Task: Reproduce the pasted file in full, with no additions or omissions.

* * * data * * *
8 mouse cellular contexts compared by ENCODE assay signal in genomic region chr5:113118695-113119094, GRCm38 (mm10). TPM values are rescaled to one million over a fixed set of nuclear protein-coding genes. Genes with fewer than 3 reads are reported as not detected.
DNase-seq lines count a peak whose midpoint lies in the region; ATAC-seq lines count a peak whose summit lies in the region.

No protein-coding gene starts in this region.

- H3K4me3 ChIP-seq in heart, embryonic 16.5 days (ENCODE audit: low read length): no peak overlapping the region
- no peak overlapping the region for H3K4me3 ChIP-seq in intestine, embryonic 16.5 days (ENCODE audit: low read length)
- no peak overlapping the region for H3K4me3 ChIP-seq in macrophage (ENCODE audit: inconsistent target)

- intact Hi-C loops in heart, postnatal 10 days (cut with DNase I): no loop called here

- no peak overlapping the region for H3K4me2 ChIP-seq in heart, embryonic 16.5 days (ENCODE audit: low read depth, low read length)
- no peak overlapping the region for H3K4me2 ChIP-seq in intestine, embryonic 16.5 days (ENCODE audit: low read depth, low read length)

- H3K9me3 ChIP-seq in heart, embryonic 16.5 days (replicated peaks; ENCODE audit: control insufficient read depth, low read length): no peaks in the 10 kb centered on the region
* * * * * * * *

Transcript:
8 mouse cellular contexts compared by ENCODE assay signal in genomic region chr5:113118695-113119094, GRCm38 (mm10). TPM values are rescaled to one million over a fixed set of nuclear protein-coding genes. Genes with fewer than 3 reads are reported as not detected.
DNase-seq lines count a peak whose midpoint lies in the region; ATAC-seq lines count a peak whose summit lies in the region.

No protein-coding gene starts in this region.

- H3K4me3 ChIP-seq in heart, embryonic 16.5 days (ENCODE audit: low read length): no peak overlapping the region
- no peak overlapping the region for H3K4me3 ChIP-seq in intestine, embryonic 16.5 days (ENCODE audit: low read length)
- no peak overlapping the region for H3K4me3 ChIP-seq in macrophage (ENCODE audit: inconsistent target)

- intact Hi-C loops in heart, postnatal 10 days (cut with DNase I): no loop called here

- no peak overlapping the region for H3K4me2 ChIP-seq in heart, embryonic 16.5 days (ENCODE audit: low read depth, low read length)
- no peak overlapping the region for H3K4me2 ChIP-seq in intestine, embryonic 16.5 days (ENCODE audit: low read depth, low read length)

- H3K9me3 ChIP-seq in heart, embryonic 16.5 days (replicated peaks; ENCODE audit: control insufficient read depth, low read length): no peaks in the 10 kb centered on the region